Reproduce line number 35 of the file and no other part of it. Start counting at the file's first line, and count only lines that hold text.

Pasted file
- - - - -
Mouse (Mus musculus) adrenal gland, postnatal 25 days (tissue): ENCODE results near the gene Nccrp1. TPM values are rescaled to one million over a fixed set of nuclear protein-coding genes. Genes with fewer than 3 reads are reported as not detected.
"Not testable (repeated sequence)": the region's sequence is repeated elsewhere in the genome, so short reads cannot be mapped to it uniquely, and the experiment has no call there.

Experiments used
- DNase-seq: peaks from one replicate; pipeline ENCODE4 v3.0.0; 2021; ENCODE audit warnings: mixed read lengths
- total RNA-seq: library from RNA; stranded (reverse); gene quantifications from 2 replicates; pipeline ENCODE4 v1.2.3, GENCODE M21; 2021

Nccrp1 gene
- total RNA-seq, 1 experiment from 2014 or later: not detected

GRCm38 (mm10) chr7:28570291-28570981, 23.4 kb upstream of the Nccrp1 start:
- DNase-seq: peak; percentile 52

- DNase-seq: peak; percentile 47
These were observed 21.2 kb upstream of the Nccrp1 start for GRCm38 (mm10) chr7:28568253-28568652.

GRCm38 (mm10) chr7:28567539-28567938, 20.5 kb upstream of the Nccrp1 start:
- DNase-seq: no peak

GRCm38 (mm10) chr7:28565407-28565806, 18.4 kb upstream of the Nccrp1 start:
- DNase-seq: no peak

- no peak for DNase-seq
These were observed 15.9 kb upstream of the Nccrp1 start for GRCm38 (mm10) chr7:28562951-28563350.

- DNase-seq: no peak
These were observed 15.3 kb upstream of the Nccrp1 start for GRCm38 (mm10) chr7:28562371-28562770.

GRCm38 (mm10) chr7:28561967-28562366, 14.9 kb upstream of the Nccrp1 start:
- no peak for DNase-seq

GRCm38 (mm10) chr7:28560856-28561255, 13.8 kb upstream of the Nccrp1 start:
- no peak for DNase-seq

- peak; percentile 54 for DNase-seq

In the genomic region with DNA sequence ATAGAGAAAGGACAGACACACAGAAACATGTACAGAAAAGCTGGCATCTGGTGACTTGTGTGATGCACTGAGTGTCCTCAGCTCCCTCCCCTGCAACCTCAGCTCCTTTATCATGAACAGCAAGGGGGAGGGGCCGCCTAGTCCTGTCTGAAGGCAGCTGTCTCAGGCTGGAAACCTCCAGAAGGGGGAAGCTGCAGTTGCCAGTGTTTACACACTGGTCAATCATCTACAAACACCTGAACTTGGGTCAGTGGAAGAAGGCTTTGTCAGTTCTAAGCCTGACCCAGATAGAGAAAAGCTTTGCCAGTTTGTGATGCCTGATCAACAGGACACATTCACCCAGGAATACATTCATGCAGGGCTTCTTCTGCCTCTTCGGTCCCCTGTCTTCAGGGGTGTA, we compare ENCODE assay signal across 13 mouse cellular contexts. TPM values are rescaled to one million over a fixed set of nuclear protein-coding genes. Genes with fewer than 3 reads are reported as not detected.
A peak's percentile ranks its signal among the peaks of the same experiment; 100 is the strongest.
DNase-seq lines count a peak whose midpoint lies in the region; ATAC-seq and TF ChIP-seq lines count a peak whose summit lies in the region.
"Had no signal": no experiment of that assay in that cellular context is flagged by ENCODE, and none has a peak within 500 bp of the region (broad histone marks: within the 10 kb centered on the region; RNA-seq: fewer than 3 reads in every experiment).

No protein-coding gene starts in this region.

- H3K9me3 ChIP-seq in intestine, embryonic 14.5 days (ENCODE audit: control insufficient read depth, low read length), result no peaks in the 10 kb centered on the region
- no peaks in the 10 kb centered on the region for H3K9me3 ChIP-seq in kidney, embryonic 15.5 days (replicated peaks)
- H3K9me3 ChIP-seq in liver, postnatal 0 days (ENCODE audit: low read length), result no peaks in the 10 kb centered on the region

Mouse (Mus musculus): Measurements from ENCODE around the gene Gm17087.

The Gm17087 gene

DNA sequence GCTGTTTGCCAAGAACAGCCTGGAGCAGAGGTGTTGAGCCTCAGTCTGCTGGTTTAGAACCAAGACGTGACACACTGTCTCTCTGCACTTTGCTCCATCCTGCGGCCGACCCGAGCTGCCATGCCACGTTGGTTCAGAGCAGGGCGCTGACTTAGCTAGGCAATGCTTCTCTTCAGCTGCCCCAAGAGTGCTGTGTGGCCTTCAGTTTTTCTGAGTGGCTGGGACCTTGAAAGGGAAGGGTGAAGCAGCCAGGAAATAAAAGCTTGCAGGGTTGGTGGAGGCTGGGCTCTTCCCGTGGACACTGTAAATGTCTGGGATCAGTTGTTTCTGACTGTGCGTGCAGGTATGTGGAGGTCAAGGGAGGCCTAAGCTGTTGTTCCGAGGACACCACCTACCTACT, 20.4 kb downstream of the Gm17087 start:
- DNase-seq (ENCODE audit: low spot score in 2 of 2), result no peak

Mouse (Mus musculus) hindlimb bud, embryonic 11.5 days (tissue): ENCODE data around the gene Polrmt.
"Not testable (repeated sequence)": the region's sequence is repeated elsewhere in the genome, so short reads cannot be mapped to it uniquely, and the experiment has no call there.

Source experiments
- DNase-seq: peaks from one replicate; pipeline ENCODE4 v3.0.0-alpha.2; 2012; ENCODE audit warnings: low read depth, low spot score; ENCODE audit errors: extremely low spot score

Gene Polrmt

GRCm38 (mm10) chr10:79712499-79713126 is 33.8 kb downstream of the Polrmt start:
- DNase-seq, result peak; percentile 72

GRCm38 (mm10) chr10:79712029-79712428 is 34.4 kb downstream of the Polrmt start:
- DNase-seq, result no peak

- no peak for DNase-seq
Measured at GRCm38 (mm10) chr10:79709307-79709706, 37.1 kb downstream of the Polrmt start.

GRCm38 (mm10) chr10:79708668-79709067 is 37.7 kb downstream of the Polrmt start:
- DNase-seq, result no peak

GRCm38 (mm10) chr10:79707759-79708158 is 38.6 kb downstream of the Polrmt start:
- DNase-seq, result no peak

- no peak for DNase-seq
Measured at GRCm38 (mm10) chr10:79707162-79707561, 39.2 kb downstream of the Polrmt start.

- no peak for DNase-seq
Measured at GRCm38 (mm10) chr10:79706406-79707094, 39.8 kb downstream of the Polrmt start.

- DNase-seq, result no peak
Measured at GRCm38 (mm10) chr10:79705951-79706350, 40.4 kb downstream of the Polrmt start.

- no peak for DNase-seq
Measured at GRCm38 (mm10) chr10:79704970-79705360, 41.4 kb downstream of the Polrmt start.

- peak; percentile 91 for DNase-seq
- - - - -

DNA sequence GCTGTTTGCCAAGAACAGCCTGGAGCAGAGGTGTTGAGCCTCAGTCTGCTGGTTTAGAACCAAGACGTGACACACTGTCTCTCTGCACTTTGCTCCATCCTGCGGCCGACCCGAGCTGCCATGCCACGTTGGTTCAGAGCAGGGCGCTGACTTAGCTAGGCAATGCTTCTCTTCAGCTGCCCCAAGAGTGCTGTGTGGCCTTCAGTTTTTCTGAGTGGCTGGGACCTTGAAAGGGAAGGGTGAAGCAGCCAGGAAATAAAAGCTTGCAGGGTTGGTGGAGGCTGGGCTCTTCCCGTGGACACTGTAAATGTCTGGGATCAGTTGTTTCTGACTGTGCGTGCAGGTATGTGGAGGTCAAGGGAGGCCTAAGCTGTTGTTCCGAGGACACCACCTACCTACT, 20.4 kb downstream of the Gm17087 start: